With little shade and an intense sun beating down, Mondy Pierre stepped into his mother’s Liberty Square apartment to get out of the 86-degree heat Wednesday morning.
As temperatures crept up toward the 90s, the 38-year-old said he had to pay for an air-conditioning unit for his mother’s home in Miami’s oldest public housing project. They could afford only a small unit that cools only part of the apartment, leaving some rooms hot enough that the heat is still triggering his mom’s seizures.
Yet despite South Florida’s sweltering climate — intensified by record-breaking temperatures the past few years — the federal government does not require air conditioning for public housing. And in the case of the 82-year-old buildings that make up Liberty Square, antiquated and Washington-centric regulations mean each apartment has an oddity for South Florida homes: a heater.
What many know only as a discomfort during a power outage is a long-standing burden for some of Miami-Dade’s poorest communities living in older public housing projects, where if you want A/C, you have to buy your own unit.
Sign Up and Save
Get six months of free digital access to the Miami Herald
“It’s been hot, really hot,” Pierre said. “I really think they should provide A/C to these units with elderly people.”
This week, Miami’s city government announced it had donated $15,000 to the county’s public housing department to buy and install 51 through-the-wall units for residents in Liberty Square. Officials said the units were prioritized for the older and infirm residents. Miami Mayor Francis Suarez and City Manager Emilio Gonzalez held a press conference and posed for pictures and videos with residents who had new Frigidaire appliances pumping cold air into their apartments.
But the fact that a basic amenity such as air conditioning is not a requirement might come as a surprise to some. The U.S. Department of Housing and Urban Development does not mandate air conditioning, nor does it provide the kind of funding that would allow local officials to buy everyone a unit, said Michael Liu, Miami-Dade’s director of public housing and community development.
“The federal government doesn’t fund us for the needs that we have,” Liu said.
Miami-Dade receives $40 million from the feds, far below the county’s $59 million cost to maintain housing for more than 30,000 residents. The county has to make up the difference using rent paid by residents. Liu said his department is forced to make tough decisions about where to spend money maintaining the public housing stock.
Since 2001, the county has required air conditioning in all redeveloped public housing projects. In the past five years, more than 2,500 units have been rebuilt or have begun redevelopment, boosting the number of cooled homes across Miami-Dade.
Liberty Square is among those. The project is in the middle of a massive five-year, $307 million revamp that broke ground in summer 2017 and promises to provide 1,400 apartments, townhouses and condos in a busy mixed-used community with shops and parks. The whole complex will be razed and a new Liberty Square is being built from the ground up.
Politicians and builders have pledged that the transformed living space will revitalize the neighborhood, spark an economic renaissance and reduce crime in the struggling community.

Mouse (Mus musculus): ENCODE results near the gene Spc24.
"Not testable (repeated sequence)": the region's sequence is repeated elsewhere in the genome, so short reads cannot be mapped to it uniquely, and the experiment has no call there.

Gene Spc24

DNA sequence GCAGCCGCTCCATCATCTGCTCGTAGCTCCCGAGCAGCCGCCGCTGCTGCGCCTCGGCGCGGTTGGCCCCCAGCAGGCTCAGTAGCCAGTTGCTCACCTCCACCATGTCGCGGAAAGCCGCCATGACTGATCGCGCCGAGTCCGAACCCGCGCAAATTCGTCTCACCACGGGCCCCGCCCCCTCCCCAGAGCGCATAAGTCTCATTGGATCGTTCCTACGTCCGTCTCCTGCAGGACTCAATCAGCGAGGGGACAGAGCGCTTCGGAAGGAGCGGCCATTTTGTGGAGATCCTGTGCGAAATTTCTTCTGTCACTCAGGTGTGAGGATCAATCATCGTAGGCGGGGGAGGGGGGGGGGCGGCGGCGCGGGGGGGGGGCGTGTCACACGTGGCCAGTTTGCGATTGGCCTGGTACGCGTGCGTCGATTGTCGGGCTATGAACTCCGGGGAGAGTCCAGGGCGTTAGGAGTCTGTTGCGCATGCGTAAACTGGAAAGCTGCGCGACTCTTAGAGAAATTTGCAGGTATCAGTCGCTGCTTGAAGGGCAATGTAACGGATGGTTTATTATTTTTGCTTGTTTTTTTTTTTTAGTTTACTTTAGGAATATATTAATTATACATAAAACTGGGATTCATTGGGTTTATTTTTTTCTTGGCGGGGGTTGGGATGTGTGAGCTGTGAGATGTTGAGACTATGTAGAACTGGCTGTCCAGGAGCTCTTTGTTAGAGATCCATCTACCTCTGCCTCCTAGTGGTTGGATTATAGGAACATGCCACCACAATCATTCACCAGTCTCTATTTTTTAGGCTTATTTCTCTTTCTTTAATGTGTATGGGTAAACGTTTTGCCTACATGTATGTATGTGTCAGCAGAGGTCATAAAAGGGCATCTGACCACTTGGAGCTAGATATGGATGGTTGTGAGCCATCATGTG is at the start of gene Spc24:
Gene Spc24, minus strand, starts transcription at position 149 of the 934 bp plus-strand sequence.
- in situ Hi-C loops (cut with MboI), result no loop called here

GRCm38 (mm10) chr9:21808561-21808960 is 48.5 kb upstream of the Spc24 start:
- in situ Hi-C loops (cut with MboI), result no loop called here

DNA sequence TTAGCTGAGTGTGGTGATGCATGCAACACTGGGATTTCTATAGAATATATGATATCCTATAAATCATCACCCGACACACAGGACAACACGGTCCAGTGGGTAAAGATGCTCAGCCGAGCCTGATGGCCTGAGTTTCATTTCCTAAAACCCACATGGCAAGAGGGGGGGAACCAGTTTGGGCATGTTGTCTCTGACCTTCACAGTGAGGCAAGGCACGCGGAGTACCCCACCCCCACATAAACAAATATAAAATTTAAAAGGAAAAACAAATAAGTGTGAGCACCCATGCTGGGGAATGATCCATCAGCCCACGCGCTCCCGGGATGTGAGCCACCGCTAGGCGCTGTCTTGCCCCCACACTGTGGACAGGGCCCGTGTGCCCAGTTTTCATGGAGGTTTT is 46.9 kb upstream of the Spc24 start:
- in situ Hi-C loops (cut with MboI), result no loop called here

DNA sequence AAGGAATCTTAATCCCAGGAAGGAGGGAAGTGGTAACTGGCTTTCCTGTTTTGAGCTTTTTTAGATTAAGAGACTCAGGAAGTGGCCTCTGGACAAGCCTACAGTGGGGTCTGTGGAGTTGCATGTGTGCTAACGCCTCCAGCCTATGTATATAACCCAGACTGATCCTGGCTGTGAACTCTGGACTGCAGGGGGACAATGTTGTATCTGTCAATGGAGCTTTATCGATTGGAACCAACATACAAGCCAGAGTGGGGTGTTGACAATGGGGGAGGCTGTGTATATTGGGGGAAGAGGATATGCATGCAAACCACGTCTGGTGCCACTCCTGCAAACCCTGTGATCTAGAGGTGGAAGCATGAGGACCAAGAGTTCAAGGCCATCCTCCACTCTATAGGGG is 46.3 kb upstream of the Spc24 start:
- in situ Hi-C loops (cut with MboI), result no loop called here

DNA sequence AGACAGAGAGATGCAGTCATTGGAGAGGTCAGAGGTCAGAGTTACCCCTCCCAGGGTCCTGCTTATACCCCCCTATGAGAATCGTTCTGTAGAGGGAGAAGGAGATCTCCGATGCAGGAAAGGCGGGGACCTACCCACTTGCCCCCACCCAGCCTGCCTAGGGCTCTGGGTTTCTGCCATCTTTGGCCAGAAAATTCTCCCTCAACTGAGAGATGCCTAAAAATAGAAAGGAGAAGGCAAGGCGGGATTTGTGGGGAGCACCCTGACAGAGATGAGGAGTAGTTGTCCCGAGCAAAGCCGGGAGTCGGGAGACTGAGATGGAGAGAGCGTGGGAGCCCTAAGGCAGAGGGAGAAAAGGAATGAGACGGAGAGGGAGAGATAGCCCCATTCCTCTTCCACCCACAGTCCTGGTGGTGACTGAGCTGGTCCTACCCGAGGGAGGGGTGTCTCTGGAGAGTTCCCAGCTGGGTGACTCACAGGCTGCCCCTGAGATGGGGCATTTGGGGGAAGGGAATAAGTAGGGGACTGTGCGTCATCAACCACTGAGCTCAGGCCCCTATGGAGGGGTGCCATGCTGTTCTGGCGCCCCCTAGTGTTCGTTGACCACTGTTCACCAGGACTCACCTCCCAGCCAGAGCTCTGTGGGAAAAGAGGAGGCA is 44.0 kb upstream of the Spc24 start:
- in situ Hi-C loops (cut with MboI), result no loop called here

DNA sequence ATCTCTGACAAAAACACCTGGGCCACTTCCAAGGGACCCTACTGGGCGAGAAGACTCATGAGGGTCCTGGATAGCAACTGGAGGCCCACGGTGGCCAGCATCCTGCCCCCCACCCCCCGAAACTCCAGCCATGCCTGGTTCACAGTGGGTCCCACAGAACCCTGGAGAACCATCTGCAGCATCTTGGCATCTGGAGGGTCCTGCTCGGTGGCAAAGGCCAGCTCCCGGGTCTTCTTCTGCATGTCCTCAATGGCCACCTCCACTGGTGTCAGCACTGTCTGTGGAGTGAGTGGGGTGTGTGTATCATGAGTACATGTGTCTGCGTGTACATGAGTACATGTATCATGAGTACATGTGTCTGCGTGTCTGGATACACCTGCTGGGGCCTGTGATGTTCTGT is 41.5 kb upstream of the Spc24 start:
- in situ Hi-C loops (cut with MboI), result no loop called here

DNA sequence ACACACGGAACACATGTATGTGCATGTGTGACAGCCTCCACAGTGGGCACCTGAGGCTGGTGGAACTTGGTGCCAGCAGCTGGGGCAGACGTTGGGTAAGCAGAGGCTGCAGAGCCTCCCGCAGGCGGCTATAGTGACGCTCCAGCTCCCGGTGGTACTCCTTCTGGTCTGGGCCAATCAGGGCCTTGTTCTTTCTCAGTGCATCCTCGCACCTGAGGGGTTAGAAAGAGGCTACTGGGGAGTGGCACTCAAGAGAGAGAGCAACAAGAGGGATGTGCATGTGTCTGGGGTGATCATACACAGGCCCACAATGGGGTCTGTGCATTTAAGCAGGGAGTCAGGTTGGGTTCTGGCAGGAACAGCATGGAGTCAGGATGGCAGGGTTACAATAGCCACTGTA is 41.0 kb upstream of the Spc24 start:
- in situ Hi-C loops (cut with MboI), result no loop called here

As work progresses in phases, residents are being relocated until they can occupy the new buildings. The first wave of new units is expected to be ready in 2019. Liu said “virtually all” of the remaining old structures in Liberty Square, built in 1936, have air conditioning, though there’s no estimate of how many of those units are not working.
Still, for now, residents such as Pierre’s mother have to make do with a small unit humming through the living room window. Pierre wants to move it to the bedroom for his mother’s comfort and get a bigger unit for the living room, but finances are tight.
The 51 air conditioners donated by Miami’s city government were given to elderly residents and those with special needs. One of them, Frances Rolle, recently returned from the hospital after complications from kidney failure. Her son, Jimmy Harris, told reporters that the unit has made a difference keeping his mother comfortable.
“I hope this makes it better for people,” he said.
The need for air conditioning will only grow as the planet warms and the climate changes, fueling more extreme weather that would trigger public health problems, scientists say. Earlier this year, a group of Florida clinicians formed an organization to raise awareness of the threat of a hotter climate. Soaring temperatures for longer periods of time could exacerbate asthma, heart and lung diseases and mental illness.
The U.S. government itself has warned that poor urban communities are among the most vulnerable in extreme heat. As climate change fuels more extreme weather, climate change reports warn of soaring heat exacerbating underlying health issues, stresses that are harder to handle for people struggling to make ends meet.
“The heat is going to be the thing that gets us on climate change much faster than sea level rise,” said Caroline Lewis, executive director of the CLEO Institute, a nonprofit focused on climate change education and advocacy.
Living without air conditioning in Miami is a problem, but the residents in Liberty Square also live with a puzzling feature in their New Deal-era apartments. They all have heaters.
Liu said the peculiar inclusion of heaters stems from rules written in Washington and applied in South Florida. To Liu and residents like Pierre, it doesn’t make much sense.
“That’s another thing, too,” Pierre said. “Up north, you need things like that. But we don’t need heaters down here.”